There is also a negative side. Lutheranism followed Luther in some of his weaknesses. His doctrine of the Lord’s Supper, maintaining that Christ is physically in the bread and is chewed with the teeth, remains Lutheran teaching today. In addition, while Luther revered the Scripture and held it to be the only authority for faith and life, his view of the Bible’s prescriptive authority in worship and church life was that, if the Bible did not forbid something, then it was permissible. For example, since the Bible does not forbid images of Jesus, crucifixes in church may be allowed. Since the Bible does not forbid Christian rulers from exercising some rule in the church, it may be allowed.

The Reformed would take a different stance. Regarding worship and church practices, Zwingli maintained that if the Bible did not command it, the church was forbidden to practice it. For example, he removed choirs from worship and organs from the church buildings for that reason. This was the Reformed view of Scripture’s authority followed also by John Calvin some years later. The Reformed churches would therefore develop in a different way than the Lutheran churches.

More significant is the error that crept into the Lutheran churches after Luther died. The issue of the Lord’s supper remained a dividing line between the two branches of the Reformation, even thrusting them apart. But, in addition, the Lutheran churches became weak in the doctrine of salvation. Melanchthon, Luther’s bosom friend and comrade in arms in Wittenberg, had come to the position that fallen man’s will had a small amount of power in it to will for good, and in salvation, to will in harmony with God’s will. This is the error of synergism. To their credit, the early Lutherans did not budge on this, and their main confession, the Formula of Concord drawn up in 1577, maintains Luther’s biblical position on the will of fallen man—it cannot and does not contribute anything in salvation. That is not to say that Melanchthon did not have influence on some strains of Lutheranism.

Melanchthon’s influence is evident in the Formula of Concord in its weak, even contradictory, treatment of predestination. The Formula teaches election, though it does not mention reprobation. But significantly, in this article on predestination, it affirms at least six times that God earnestly desires to save all men, and desires that all should be converted and believe in Christ.1 By separating the Reformed branch from the Lutheran, God kept this grievous error, as well as synergism, out of Reformed doctrine, at least in its early development.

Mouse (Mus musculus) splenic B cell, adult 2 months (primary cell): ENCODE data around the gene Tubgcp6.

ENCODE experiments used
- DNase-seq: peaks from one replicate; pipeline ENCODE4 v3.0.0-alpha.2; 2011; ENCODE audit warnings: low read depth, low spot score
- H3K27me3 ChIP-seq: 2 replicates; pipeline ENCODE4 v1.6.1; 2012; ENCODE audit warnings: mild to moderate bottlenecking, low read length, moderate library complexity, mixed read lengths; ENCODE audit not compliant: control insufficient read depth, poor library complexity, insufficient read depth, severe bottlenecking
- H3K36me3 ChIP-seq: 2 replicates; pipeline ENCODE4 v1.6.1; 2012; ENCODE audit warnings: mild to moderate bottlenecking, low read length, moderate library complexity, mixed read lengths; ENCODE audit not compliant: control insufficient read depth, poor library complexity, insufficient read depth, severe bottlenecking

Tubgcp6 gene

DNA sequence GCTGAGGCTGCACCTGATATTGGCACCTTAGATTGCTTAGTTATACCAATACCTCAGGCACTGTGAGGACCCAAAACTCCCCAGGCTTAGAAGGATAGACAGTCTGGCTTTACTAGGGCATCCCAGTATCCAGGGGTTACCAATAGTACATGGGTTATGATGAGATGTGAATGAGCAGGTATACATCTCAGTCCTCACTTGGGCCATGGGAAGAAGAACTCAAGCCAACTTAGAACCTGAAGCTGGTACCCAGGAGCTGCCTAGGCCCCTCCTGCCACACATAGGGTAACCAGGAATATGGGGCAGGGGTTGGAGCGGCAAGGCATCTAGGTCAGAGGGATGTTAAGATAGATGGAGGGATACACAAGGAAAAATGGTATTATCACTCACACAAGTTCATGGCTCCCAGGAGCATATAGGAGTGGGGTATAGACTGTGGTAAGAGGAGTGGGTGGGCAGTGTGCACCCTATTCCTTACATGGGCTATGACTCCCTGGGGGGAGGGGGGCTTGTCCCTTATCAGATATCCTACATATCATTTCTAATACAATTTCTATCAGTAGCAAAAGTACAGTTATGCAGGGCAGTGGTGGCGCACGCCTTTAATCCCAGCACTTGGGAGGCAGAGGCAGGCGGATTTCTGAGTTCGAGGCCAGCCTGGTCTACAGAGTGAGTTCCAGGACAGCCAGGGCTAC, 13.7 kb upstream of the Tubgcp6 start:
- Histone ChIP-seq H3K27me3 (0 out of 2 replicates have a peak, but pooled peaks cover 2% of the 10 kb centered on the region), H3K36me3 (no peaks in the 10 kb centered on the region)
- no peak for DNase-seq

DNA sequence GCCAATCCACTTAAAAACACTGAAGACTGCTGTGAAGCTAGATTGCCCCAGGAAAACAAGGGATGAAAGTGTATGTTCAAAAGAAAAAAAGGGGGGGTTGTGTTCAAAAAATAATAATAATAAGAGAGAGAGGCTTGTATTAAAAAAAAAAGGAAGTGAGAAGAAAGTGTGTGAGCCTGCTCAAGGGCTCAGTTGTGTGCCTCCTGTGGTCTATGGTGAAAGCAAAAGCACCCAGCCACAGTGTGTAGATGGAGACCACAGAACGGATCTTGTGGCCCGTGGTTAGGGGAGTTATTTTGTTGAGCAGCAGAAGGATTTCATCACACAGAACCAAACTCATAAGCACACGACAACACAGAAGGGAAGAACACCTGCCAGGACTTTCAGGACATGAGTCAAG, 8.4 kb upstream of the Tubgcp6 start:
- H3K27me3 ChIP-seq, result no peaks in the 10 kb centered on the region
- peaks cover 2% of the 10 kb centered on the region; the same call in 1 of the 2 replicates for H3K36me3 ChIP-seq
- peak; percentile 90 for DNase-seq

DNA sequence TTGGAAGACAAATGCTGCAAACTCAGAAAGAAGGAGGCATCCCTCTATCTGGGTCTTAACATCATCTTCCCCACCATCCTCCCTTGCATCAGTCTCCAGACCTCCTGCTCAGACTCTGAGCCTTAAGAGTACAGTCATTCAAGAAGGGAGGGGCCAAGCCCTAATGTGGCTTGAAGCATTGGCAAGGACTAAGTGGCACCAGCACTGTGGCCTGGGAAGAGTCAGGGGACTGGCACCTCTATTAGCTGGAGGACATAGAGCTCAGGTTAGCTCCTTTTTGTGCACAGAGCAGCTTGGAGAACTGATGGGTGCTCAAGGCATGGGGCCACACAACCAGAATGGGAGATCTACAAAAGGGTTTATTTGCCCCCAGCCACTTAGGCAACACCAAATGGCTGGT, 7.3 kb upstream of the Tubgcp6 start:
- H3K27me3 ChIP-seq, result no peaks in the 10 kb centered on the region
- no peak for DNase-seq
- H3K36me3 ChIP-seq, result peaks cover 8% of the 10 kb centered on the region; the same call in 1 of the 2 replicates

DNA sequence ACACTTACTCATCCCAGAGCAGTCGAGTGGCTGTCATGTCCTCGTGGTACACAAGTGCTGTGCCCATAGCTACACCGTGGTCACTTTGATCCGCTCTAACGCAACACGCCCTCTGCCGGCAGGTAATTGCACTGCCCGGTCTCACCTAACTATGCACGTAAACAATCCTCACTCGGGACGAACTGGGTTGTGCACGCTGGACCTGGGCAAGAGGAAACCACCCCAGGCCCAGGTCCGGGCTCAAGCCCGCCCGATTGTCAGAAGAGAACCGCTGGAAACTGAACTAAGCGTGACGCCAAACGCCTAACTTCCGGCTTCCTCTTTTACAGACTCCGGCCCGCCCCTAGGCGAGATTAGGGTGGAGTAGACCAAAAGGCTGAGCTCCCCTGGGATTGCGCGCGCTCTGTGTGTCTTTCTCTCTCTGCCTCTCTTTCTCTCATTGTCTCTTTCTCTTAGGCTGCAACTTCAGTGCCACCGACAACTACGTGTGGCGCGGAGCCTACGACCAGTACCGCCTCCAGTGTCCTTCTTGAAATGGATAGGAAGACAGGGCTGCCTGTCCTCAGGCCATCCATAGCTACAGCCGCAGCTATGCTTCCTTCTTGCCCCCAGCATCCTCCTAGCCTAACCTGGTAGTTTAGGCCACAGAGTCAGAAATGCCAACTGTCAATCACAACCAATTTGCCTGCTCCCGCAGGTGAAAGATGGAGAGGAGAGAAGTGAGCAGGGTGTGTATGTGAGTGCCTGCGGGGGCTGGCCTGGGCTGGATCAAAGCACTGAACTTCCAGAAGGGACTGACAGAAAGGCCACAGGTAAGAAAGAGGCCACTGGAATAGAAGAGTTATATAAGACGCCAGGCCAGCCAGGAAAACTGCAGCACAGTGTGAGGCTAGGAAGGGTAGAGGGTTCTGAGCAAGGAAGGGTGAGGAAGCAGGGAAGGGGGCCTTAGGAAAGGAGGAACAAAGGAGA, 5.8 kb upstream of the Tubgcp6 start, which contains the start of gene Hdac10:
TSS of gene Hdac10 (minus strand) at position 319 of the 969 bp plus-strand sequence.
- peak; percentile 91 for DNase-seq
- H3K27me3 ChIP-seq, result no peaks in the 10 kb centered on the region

The significance of the Reformation in Zurich is set forth in the rest of this issue, including education for the children as well as an academy for an educated ministry; the emphasis on preaching; the doctrine of the covenant over against the Anabaptists; the Second Helvetic Confession; and Bullinger’s influence in Reformed churches all over Europe, including England.

God raised up Zwingli, and Bullinger after him, for the reform of His church in Zurich. This was the start of the Reformation in Switzerland. Obedience to the Word of God was established as the foundation. After Zurich went for the Reformation, it spread to other major cities like Bern, Basel, and Schaffhausen, and then to many smaller bergs. And eventually, it came to Geneva (c. 1535). God raised up a host of extremely capable Reformed preachers to preach and to write throughout Switzerland, men such as Haller, Capito, Oecolampadius, Miconius, Hofmeister, Vermigli, Zanchi, Bucer, Farel, Viret, and Calvin, to name some of them. Any one of these Reformers is worth studying. But the point is, Reformed doctrine, church polity, worship, and walk of life was born and nurtured in Switzerland. And it began with Zwingli preaching the Bible in 1519 in Zurich.

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1 Formula of Concord, Article 11—“The Eternal Predestination and Election of God,” sections 7, 9, 11, and the negative (rejection) sections 1-3.